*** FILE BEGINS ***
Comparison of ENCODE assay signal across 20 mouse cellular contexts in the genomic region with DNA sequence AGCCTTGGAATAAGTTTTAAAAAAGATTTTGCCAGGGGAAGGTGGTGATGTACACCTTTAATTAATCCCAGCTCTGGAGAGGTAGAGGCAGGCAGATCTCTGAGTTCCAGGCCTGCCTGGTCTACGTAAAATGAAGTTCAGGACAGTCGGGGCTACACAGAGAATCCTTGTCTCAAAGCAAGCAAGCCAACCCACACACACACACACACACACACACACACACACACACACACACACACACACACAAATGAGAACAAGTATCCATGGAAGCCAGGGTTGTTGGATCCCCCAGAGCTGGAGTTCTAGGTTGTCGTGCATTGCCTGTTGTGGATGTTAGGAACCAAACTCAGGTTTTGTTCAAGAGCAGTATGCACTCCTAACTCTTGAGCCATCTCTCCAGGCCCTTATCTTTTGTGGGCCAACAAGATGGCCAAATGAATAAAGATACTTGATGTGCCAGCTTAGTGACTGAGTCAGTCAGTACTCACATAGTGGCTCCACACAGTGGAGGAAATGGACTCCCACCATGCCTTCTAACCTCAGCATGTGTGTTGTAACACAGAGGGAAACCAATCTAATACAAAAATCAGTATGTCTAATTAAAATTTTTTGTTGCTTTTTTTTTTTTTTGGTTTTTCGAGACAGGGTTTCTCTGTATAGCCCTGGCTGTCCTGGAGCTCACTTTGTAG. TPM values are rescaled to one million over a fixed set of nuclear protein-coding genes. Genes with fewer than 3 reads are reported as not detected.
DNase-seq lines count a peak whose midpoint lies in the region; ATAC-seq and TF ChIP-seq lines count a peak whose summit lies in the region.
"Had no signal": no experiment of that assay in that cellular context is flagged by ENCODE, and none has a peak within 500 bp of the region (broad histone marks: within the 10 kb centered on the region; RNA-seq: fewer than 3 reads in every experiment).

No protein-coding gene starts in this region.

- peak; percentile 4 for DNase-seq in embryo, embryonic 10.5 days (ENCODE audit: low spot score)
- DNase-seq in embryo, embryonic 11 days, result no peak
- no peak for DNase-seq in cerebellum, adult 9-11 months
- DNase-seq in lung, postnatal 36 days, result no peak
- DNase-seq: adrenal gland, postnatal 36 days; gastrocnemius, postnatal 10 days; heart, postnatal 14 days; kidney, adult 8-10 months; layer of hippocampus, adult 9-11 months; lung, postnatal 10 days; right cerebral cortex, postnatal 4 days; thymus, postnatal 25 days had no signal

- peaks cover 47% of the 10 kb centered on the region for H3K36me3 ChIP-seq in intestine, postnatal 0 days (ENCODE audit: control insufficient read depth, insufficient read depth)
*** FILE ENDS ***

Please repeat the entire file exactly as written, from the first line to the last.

Comparison of ENCODE assay signal across 20 mouse cellular contexts in the genomic region with DNA sequence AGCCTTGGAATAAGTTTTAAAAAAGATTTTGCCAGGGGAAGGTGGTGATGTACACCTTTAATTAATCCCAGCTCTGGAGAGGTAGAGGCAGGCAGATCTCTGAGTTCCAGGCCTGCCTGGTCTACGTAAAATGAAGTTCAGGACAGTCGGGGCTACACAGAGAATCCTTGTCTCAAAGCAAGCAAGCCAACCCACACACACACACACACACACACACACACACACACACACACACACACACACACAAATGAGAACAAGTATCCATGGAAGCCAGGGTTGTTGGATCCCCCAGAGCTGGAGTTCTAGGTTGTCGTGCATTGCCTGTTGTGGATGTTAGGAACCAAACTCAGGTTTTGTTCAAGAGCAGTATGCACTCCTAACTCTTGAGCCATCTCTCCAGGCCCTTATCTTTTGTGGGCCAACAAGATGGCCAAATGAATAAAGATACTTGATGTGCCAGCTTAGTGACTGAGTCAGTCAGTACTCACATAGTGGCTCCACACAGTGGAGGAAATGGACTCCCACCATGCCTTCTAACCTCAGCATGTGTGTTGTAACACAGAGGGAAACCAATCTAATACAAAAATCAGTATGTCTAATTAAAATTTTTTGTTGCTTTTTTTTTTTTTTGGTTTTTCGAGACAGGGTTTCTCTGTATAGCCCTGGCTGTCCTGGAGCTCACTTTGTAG. TPM values are rescaled to one million over a fixed set of nuclear protein-coding genes. Genes with fewer than 3 reads are reported as not detected.
DNase-seq lines count a peak whose midpoint lies in the region; ATAC-seq and TF ChIP-seq lines count a peak whose summit lies in the region.
"Had no signal": no experiment of that assay in that cellular context is flagged by ENCODE, and none has a peak within 500 bp of the region (broad histone marks: within the 10 kb centered on the region; RNA-seq: fewer than 3 reads in every experiment).

No protein-coding gene starts in this region.

- peak; percentile 4 for DNase-seq in embryo, embryonic 10.5 days (ENCODE audit: low spot score)
- DNase-seq in embryo, embryonic 11 days, result no peak
- no peak for DNase-seq in cerebellum, adult 9-11 months
- DNase-seq in lung, postnatal 36 days, result no peak
- DNase-seq: adrenal gland, postnatal 36 days; gastrocnemius, postnatal 10 days; heart, postnatal 14 days; kidney, adult 8-10 months; layer of hippocampus, adult 9-11 months; lung, postnatal 10 days; right cerebral cortex, postnatal 4 days; thymus, postnatal 25 days had no signal

- peaks cover 47% of the 10 kb centered on the region for H3K36me3 ChIP-seq in intestine, postnatal 0 days (ENCODE audit: control insufficient read depth, insufficient read depth)